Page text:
Said application further requested authorization for the interception of oral communications from the premises of an enterprise known as the O'Brien-Sullivan Home Improvement Company, located at the aforesaid New Britain Avenue address. The statements set forth in the verified application, along with the testimony presented at an in-chambers record hearing, disclosed that an on-going investigation was being conducted under 18 U.S.C. §§ 1955 and 371, into possible violations of the law being committed by Michael T. O'Brien, John E. Sullivan, Ronald LeConche, Ernest Verdone, James Smuckler, John X. LeConche, Victor Parente, Ralph Irace, John A. Abronzio, Elliott Leff and others yet unknown, all operating out of the above-stated address.

Special Agent Dewey L. Santacroce of the Federal Bureau of Investigation, an experienced and reliable investigator with twenty-one years of FBI employment, filed a 37-page affidavit with the Court describing the history of the premises and his grounds for believing that a persistent illegal gambling business was being conducted at said location. This report recited a summary of prior law enforcement investigations and special surveillance efforts focusing upon this location for the period commencing August 2, 1974 through November 27, 1974. The affidavit disclosed a history of extensive criminal gambling activities on the part of many of the regular patrons at the premises, and it described the bare physical interior of the alleged business facilities. The store space was described as being held out to the public as the O'Brien-Sullivan Home Improvement Company, a street-level front with two large plate glass windows curtained from outside viewers by Venetian blinds which could be drawn.1 Above the exterior door hung a large sign attached to the building which stated, "Insurance & Real Estate, Protect What You Have." Inside there was a room separated from a rear area by an 8-foot high paneled partition, running from the floor to the ceiling. In the front of the partitioned area opposite the entrance door there was a one-way view mirror, so that anyone working at the desk to the rear of the partitioned barrier, could observe the identity of strangers who entered, and give sufficient warning time to take necessary protective action against the intrusion of law enforcement officers. From the known facts, this supposed business premises was not a residence; nor was it a place where any business of a legitimate nature was being conducted. (In-chambers Tr., Dec. 16, 1974, at 17-18). In particular, the location was not a place for the sale of insurance or real estate. The office was unquestionably a sham and a "criminal blind" designed and maintained solely for the conduct of criminal activities.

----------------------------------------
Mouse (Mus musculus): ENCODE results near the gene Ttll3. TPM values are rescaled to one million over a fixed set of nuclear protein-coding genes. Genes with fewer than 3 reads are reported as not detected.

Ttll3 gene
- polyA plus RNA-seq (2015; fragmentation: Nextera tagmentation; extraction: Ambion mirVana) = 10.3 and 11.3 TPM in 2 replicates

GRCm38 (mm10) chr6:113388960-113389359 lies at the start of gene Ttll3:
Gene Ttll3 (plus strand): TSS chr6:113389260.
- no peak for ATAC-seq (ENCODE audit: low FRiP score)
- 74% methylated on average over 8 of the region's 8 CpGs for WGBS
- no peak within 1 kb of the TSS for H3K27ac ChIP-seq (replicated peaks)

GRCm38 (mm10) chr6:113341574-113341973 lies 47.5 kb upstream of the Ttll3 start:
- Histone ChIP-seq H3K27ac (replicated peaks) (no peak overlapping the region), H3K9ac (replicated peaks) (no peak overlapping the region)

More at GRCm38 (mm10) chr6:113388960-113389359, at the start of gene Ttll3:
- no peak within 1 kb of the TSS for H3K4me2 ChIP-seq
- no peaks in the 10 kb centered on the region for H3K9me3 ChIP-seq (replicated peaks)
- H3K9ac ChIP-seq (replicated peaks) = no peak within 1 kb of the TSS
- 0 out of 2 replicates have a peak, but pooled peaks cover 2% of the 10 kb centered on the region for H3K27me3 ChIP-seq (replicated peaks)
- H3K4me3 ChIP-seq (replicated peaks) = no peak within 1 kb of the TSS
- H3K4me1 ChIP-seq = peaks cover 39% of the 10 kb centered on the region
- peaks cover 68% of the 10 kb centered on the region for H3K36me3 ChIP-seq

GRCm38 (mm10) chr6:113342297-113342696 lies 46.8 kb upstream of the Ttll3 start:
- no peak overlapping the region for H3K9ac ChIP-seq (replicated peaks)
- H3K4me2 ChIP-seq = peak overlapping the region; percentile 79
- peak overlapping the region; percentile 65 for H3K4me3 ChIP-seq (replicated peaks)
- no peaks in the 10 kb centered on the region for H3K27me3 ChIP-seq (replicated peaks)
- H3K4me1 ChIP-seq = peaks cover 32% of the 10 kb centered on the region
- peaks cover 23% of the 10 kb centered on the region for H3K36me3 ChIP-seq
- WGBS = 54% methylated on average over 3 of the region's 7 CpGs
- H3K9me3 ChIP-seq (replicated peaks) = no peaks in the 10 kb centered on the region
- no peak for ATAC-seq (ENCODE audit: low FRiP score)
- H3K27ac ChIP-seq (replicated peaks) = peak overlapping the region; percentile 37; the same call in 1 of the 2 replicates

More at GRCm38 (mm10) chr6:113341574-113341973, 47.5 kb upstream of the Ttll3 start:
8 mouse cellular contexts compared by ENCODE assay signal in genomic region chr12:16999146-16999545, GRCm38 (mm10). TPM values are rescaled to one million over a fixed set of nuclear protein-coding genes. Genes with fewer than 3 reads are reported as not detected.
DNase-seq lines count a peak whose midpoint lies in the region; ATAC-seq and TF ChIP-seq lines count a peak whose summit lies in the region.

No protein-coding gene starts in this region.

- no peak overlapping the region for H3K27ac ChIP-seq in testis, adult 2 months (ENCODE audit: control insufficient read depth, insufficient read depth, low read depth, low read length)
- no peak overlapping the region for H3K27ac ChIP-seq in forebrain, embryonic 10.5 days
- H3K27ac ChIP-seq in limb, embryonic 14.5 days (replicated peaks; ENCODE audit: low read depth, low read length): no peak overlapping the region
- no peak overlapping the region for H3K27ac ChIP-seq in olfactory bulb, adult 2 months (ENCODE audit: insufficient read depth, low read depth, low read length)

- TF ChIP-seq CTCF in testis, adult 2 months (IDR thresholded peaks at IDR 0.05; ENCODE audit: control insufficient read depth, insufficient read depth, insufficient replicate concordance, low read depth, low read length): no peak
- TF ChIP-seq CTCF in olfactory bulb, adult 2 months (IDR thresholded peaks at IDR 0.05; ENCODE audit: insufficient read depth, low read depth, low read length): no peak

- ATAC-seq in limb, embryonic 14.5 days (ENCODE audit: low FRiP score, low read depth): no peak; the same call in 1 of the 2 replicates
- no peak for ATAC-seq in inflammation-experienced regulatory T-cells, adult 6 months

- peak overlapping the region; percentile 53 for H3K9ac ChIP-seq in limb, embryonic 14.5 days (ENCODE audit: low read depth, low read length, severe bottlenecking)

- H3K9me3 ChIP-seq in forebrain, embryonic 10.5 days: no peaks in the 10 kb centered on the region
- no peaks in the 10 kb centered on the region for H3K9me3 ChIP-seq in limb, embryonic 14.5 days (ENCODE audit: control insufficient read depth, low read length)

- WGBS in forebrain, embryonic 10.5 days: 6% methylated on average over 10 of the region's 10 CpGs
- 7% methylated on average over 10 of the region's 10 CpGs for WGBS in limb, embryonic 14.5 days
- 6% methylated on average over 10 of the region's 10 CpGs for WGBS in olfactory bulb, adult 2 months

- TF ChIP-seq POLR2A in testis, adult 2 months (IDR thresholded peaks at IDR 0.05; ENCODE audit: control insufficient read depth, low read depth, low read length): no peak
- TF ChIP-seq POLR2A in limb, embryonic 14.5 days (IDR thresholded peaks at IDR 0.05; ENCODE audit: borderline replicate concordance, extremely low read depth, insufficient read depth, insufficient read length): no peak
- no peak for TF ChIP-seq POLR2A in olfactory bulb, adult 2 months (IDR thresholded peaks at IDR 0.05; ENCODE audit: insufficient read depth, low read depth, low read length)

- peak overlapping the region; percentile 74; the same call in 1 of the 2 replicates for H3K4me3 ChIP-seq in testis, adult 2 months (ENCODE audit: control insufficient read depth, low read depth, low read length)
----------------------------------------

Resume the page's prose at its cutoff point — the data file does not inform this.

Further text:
A significant factor in this Court's authorization of oral interceptions by installing a "bug-microphone" within the premises was the verified information that "total telephone service," a new and devious adjunct to criminal operations, was in use at the 103 New Britain Avenue premises. Through the use of "total telephone service," a telephone call received at that address could be automatically switched to another telephone or telephones, by simply pushing a transfer button, and the call could subsequently be switched to still another number, (In-chambers Tr., Dec. 16, 1974, at 22), thus making it impossible to intercept and monitor the call, or to trace it to its ultimate receiver. This circumstance indicated that a telephone wire intercept alone would be likely to prove fruitless.

All of these factors were crucial to the Court's appraisal of the facts submitted by the prosecution, and in the Court's decision to authorize a covert entry. Responsible law enforcement officers represented that, to effectively carry out the placement of the bug-microphone for purposes of oral interception, there was no other practicable alternative.

On December 16, 1974, the prosecutor requested authority from the Court to install a pen register device intercepting the digit numbers of outgoing calls from the telephone...

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7 cases
  • US v. Ferrara
    • United States
    • U.S. District Court — District of Massachusetts
    • June 27, 1991
    ...there. Thus, they lack standing to assert that the entry to install listening devices injured their rights. See United States v. Volpe, 430 F.Supp. 931, 945 (D.Conn.1977), aff'd, 578 F.2d 1372 (2d Cir.1978), cert. denied, 441 U.S. 930, 99 S.Ct. 2049, 60 L.Ed.2d 658 (1979); see also, J. Carr......
  • U.S. v. Bianco
    • United States
    • U.S. Court of Appeals — Second Circuit
    • July 19, 1993
    ...arrived there, they lack standing to assert that the entry to install listening devices injured their rights. See United States v. Volpe, 430 F.Supp. 931, 945 (D.Conn.1977), aff'd, 578 F.2d 1372 (2d Cir.1978), cert. denied, 441 U.S. 930, 99 S.Ct. 2049, 60 L.Ed.2d 658 (2) Particularity. The ......
  • In-Progress Trace of Wire Communication, Matter of
    • United States
    • New Jersey Supreme Court
    • April 28, 1978
    ..."Circumventing Title III: The Use of Pen Register Surveillance in Law Enforcement," 1977 Duke L.J. 751, 755 n. 24; United States v. Volpe, 430 F.Supp. 931 (D.Conn.1977); In re Alperen, 355 F.Supp. 372 (D.Mass.), aff'd sub nom. United States v. Doe, 478 F.2d 194 (1 Cir. 1973); United States ......
  • United States v. Webster
    • United States
    • U.S. District Court — District of Maryland
    • June 26, 1979
    ...436 U.S. 930, 98 S.Ct. 2830, 56 L.Ed.2d 775 (1978); United States v. Brick, 502 F.2d 219, 224 (8th Cir. 1974); United States v. Volpe, 430 F.Supp. 931 (D.Conn.1977), aff'd, 578 F.2d 1372 (2d Cir. "The showing of need made pursuant to § 2518(1)(c) is `to be tested in a practical and commonse......